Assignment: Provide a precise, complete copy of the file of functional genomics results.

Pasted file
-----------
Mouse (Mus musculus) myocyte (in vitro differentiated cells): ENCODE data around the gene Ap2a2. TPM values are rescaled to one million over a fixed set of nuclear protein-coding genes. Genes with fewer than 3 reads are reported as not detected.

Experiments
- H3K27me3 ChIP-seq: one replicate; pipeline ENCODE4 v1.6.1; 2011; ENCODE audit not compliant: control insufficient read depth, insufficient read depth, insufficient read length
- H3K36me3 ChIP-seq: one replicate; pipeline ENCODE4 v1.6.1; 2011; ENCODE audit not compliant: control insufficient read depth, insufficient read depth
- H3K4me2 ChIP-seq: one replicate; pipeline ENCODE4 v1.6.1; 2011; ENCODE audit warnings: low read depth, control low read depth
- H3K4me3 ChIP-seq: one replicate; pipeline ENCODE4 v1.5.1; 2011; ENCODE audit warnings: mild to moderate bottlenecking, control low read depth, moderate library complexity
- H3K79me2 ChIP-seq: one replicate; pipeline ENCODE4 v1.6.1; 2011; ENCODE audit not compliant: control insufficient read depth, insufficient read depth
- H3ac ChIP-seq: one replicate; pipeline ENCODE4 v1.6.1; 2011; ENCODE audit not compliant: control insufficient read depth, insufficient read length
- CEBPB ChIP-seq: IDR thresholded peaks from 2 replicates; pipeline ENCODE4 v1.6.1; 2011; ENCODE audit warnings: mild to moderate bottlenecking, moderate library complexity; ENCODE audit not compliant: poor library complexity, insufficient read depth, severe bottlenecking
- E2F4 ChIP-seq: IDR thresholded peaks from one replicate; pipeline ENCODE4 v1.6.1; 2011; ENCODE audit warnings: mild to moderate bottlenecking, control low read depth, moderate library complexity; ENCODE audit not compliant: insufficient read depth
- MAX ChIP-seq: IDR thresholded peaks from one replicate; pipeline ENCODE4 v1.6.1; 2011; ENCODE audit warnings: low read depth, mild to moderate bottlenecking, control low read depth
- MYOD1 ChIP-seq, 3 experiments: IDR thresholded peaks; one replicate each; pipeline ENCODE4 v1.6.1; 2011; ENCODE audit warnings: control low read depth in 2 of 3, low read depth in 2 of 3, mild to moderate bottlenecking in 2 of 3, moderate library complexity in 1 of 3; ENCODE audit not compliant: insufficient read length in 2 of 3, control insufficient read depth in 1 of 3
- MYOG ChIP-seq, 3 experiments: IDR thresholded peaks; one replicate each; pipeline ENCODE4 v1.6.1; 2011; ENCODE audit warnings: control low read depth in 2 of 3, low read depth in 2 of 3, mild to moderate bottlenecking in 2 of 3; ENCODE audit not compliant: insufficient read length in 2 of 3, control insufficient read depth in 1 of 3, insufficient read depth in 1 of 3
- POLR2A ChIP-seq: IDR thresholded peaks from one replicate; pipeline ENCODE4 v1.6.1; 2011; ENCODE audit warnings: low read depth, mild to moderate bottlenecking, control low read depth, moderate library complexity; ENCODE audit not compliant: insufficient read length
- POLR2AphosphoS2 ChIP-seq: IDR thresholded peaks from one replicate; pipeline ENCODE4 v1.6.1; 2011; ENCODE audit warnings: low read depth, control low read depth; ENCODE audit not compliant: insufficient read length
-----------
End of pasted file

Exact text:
Mouse (Mus musculus) myocyte (in vitro differentiated cells): ENCODE data around the gene Ap2a2. TPM values are rescaled to one million over a fixed set of nuclear protein-coding genes. Genes with fewer than 3 reads are reported as not detected.

Experiments
- H3K27me3 ChIP-seq: one replicate; pipeline ENCODE4 v1.6.1; 2011; ENCODE audit not compliant: control insufficient read depth, insufficient read depth, insufficient read length
- H3K36me3 ChIP-seq: one replicate; pipeline ENCODE4 v1.6.1; 2011; ENCODE audit not compliant: control insufficient read depth, insufficient read depth
- H3K4me2 ChIP-seq: one replicate; pipeline ENCODE4 v1.6.1; 2011; ENCODE audit warnings: low read depth, control low read depth
- H3K4me3 ChIP-seq: one replicate; pipeline ENCODE4 v1.5.1; 2011; ENCODE audit warnings: mild to moderate bottlenecking, control low read depth, moderate library complexity
- H3K79me2 ChIP-seq: one replicate; pipeline ENCODE4 v1.6.1; 2011; ENCODE audit not compliant: control insufficient read depth, insufficient read depth
- H3ac ChIP-seq: one replicate; pipeline ENCODE4 v1.6.1; 2011; ENCODE audit not compliant: control insufficient read depth, insufficient read length
- CEBPB ChIP-seq: IDR thresholded peaks from 2 replicates; pipeline ENCODE4 v1.6.1; 2011; ENCODE audit warnings: mild to moderate bottlenecking, moderate library complexity; ENCODE audit not compliant: poor library complexity, insufficient read depth, severe bottlenecking
- E2F4 ChIP-seq: IDR thresholded peaks from one replicate; pipeline ENCODE4 v1.6.1; 2011; ENCODE audit warnings: mild to moderate bottlenecking, control low read depth, moderate library complexity; ENCODE audit not compliant: insufficient read depth
- MAX ChIP-seq: IDR thresholded peaks from one replicate; pipeline ENCODE4 v1.6.1; 2011; ENCODE audit warnings: low read depth, mild to moderate bottlenecking, control low read depth
- MYOD1 ChIP-seq, 3 experiments: IDR thresholded peaks; one replicate each; pipeline ENCODE4 v1.6.1; 2011; ENCODE audit warnings: control low read depth in 2 of 3, low read depth in 2 of 3, mild to moderate bottlenecking in 2 of 3, moderate library complexity in 1 of 3; ENCODE audit not compliant: insufficient read length in 2 of 3, control insufficient read depth in 1 of 3
- MYOG ChIP-seq, 3 experiments: IDR thresholded peaks; one replicate each; pipeline ENCODE4 v1.6.1; 2011; ENCODE audit warnings: control low read depth in 2 of 3, low read depth in 2 of 3, mild to moderate bottlenecking in 2 of 3; ENCODE audit not compliant: insufficient read length in 2 of 3, control insufficient read depth in 1 of 3, insufficient read depth in 1 of 3
- POLR2A ChIP-seq: IDR thresholded peaks from one replicate; pipeline ENCODE4 v1.6.1; 2011; ENCODE audit warnings: low read depth, mild to moderate bottlenecking, control low read depth, moderate library complexity; ENCODE audit not compliant: insufficient read length
- POLR2AphosphoS2 ChIP-seq: IDR thresholded peaks from one replicate; pipeline ENCODE4 v1.6.1; 2011; ENCODE audit warnings: low read depth, control low read depth; ENCODE audit not compliant: insufficient read length